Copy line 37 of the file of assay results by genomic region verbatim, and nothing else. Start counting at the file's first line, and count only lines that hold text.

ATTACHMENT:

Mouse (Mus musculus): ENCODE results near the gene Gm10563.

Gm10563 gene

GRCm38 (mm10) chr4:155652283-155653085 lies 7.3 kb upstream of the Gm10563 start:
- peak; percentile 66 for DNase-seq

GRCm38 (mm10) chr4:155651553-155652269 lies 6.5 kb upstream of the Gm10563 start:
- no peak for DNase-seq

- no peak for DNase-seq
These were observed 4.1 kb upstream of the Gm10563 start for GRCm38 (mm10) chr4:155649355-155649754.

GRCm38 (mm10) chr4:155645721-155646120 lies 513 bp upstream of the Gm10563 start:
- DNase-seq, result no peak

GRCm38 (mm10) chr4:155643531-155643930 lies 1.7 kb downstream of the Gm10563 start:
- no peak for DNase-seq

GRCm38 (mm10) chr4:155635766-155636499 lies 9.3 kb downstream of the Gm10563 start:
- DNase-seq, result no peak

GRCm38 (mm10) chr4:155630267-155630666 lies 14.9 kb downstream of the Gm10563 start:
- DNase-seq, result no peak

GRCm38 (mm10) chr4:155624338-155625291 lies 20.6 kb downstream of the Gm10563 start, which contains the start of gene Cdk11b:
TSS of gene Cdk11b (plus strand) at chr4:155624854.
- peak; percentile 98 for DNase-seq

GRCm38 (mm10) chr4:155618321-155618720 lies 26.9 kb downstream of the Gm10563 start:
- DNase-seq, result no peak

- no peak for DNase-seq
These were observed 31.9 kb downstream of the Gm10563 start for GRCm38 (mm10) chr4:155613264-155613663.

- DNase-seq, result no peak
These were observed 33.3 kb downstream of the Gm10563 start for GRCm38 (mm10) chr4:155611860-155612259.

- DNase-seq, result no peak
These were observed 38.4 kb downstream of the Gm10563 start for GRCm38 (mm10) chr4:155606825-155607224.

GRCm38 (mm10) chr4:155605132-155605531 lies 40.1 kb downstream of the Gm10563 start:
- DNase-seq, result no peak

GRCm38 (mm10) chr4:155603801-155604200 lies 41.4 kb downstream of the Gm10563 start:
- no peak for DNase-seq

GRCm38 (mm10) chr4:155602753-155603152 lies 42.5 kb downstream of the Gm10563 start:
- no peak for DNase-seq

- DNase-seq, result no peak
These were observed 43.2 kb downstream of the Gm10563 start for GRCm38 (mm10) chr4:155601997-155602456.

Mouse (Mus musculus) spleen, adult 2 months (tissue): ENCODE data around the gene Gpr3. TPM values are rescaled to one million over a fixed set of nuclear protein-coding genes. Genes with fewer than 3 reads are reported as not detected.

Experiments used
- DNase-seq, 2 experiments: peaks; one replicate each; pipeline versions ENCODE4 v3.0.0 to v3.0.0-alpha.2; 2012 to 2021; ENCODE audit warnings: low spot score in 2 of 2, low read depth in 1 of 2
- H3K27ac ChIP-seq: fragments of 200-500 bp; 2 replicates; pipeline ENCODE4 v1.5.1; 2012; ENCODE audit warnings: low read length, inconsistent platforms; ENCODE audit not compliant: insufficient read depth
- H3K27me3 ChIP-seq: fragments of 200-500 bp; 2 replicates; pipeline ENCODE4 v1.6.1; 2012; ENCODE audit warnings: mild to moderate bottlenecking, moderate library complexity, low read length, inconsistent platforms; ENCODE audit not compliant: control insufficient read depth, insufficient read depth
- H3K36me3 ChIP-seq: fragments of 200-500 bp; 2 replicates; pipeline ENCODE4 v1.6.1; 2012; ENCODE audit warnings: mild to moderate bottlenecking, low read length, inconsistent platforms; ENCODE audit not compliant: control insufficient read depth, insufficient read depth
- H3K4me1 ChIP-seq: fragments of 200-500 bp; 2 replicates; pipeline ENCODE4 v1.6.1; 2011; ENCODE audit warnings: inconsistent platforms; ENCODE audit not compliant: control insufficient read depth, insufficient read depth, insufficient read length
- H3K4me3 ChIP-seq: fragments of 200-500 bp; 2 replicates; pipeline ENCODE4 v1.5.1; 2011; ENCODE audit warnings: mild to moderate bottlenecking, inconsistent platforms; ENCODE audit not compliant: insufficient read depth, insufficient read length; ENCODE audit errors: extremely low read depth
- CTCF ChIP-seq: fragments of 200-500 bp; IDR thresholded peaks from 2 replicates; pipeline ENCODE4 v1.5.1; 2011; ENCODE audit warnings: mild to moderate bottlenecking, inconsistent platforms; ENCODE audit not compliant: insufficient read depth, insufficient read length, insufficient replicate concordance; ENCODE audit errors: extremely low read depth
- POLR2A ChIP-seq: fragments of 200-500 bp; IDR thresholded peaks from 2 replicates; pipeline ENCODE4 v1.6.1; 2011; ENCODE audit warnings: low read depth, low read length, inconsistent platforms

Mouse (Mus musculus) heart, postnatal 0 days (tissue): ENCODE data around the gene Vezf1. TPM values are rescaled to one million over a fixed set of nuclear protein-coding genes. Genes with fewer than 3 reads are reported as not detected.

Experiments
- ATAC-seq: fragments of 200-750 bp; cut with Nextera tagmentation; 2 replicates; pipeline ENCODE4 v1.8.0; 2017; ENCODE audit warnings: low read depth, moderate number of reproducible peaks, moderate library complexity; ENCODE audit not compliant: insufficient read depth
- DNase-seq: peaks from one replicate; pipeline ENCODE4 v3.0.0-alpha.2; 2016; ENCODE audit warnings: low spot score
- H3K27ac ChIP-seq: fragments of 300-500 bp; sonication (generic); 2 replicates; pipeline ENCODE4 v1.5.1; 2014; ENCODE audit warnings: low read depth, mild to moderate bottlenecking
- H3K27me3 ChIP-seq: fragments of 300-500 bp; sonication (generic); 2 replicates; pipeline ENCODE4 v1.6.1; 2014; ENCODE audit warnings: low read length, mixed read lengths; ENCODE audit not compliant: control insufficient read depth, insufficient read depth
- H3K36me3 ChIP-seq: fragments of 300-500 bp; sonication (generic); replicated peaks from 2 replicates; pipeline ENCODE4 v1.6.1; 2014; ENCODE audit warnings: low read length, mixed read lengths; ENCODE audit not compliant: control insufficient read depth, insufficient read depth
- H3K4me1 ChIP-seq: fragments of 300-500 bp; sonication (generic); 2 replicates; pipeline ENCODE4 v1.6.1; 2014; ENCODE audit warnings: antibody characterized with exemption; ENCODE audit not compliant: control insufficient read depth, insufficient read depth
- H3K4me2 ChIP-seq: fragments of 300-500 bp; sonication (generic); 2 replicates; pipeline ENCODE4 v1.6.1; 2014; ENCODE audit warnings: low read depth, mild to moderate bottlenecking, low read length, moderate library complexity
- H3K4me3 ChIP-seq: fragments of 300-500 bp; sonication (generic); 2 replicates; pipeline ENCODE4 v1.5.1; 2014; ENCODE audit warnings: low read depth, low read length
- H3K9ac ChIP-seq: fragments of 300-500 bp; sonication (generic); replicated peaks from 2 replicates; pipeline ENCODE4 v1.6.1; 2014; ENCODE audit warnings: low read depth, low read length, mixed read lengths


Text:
Experiments used